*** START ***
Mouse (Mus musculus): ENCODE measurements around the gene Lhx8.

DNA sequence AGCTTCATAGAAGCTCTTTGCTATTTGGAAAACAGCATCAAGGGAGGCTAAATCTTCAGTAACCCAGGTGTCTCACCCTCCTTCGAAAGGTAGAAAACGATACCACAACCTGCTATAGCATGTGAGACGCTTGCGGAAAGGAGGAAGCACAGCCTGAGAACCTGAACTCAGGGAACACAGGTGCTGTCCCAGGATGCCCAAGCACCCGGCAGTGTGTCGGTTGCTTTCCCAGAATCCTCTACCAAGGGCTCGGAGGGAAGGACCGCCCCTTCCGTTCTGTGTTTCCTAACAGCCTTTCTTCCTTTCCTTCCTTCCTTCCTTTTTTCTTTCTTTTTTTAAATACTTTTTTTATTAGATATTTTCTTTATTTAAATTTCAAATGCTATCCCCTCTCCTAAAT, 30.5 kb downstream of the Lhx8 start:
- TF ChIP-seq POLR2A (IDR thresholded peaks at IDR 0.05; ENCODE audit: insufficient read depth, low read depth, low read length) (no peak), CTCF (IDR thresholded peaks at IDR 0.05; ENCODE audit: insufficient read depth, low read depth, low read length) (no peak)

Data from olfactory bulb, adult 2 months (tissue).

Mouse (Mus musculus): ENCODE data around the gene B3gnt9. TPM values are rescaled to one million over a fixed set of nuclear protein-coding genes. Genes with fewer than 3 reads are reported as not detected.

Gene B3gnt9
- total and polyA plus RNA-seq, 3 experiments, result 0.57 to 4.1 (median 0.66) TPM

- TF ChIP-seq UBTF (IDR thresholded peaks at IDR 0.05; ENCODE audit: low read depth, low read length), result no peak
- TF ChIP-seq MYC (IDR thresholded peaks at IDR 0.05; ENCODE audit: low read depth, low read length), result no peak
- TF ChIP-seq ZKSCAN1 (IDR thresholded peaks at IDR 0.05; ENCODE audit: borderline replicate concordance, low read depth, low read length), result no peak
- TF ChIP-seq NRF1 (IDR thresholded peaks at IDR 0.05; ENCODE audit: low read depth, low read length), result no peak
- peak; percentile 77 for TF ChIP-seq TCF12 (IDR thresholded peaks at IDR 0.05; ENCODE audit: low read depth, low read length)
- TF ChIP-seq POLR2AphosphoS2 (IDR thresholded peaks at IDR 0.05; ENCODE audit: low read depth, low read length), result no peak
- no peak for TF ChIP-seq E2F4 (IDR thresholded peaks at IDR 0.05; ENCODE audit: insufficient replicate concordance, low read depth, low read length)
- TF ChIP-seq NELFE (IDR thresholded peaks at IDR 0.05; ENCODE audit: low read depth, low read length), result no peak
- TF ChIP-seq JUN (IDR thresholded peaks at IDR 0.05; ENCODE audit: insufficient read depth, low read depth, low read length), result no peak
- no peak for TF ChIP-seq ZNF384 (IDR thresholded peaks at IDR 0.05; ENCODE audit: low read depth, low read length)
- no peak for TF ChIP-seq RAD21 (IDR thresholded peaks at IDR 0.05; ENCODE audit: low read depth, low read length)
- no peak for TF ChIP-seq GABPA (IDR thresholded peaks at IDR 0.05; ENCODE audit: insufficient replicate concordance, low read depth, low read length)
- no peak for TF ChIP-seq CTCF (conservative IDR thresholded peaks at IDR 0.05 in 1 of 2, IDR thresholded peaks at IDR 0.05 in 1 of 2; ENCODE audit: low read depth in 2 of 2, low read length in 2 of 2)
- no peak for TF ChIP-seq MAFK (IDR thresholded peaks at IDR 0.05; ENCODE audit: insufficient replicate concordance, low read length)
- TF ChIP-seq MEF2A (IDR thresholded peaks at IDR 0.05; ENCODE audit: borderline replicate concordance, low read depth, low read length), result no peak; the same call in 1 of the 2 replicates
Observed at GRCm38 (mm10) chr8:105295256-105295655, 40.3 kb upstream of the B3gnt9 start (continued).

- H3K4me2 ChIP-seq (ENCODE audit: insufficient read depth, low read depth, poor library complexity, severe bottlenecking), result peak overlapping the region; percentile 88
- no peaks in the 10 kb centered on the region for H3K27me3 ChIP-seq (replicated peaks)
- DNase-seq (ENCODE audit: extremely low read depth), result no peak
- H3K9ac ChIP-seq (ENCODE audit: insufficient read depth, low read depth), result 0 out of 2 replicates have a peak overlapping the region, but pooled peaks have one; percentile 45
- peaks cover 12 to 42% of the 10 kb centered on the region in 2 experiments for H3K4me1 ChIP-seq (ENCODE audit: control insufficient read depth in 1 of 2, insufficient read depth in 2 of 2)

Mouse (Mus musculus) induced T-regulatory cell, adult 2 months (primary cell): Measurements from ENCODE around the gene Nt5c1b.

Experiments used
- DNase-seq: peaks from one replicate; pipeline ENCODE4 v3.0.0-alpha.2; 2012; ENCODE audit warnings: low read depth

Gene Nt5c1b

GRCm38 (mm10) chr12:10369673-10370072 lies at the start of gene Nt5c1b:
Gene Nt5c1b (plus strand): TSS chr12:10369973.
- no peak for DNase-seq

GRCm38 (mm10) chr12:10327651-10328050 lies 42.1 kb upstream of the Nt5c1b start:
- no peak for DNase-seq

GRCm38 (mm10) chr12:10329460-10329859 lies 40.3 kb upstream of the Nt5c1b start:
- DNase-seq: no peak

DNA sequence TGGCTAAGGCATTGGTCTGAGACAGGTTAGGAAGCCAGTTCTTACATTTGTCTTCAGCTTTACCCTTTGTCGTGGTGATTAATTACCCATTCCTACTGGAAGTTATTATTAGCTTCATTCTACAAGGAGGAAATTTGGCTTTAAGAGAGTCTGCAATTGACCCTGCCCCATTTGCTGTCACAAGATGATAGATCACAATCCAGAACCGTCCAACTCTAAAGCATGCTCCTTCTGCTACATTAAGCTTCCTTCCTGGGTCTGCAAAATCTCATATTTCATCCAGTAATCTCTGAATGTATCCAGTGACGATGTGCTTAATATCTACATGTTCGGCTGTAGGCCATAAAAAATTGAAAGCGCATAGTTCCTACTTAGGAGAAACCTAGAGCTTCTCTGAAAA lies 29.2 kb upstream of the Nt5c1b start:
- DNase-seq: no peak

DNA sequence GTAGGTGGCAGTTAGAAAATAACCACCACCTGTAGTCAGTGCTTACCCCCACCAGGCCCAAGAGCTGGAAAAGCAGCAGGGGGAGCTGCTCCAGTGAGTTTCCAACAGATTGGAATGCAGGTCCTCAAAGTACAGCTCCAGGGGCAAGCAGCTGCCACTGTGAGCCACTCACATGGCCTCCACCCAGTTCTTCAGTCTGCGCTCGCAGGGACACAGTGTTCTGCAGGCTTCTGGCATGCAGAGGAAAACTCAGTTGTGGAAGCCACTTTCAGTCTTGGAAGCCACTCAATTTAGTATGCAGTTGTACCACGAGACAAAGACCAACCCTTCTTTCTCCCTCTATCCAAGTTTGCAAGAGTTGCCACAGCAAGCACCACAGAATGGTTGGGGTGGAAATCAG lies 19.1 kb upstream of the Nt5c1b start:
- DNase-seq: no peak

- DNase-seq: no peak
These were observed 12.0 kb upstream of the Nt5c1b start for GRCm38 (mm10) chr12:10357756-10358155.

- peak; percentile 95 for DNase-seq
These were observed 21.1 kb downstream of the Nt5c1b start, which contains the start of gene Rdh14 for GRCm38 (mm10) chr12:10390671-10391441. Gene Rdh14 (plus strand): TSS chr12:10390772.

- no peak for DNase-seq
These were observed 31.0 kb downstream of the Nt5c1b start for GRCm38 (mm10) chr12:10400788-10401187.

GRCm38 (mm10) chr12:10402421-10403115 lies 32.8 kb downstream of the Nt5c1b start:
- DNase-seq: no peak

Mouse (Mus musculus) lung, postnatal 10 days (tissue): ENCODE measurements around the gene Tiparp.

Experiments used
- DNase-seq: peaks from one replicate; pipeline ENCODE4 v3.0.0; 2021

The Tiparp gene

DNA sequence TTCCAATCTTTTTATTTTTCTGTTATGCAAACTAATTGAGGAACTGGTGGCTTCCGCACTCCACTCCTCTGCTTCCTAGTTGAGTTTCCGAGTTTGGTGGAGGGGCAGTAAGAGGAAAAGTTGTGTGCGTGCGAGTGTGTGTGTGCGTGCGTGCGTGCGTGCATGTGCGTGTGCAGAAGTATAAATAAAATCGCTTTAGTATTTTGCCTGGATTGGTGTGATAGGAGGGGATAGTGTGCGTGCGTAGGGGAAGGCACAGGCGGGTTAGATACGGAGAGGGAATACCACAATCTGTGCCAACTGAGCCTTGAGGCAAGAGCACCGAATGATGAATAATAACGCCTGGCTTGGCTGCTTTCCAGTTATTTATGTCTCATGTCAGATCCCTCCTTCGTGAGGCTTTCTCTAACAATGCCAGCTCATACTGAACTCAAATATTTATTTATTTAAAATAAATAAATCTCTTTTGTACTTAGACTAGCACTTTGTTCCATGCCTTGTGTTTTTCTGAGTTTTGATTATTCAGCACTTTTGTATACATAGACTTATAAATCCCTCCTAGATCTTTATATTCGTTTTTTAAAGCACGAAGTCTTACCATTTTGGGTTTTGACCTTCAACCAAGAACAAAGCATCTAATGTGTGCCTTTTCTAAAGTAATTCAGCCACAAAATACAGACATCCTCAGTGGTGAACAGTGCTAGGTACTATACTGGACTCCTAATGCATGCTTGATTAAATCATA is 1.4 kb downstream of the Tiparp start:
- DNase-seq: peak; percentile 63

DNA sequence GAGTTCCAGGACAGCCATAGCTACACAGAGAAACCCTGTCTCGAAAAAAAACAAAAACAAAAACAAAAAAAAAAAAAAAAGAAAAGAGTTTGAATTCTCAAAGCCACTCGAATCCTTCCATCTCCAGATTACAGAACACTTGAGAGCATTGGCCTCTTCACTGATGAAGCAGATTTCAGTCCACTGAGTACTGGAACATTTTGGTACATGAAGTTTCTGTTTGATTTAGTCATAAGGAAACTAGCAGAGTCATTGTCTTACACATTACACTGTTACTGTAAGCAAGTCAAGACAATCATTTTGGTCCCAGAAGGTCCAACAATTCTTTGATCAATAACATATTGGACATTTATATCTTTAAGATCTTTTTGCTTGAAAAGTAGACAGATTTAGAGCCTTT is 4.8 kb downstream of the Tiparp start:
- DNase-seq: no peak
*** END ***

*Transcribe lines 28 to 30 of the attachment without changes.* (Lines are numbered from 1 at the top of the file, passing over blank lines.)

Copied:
- peaks cover 12 to 42% of the 10 kb centered on the region in 2 experiments for H3K4me1 ChIP-seq (ENCODE audit: control insufficient read depth in 1 of 2, insufficient read depth in 2 of 2)

Mouse (Mus musculus) induced T-regulatory cell, adult 2 months (primary cell): Measurements from ENCODE around the gene Nt5c1b.

Experiments used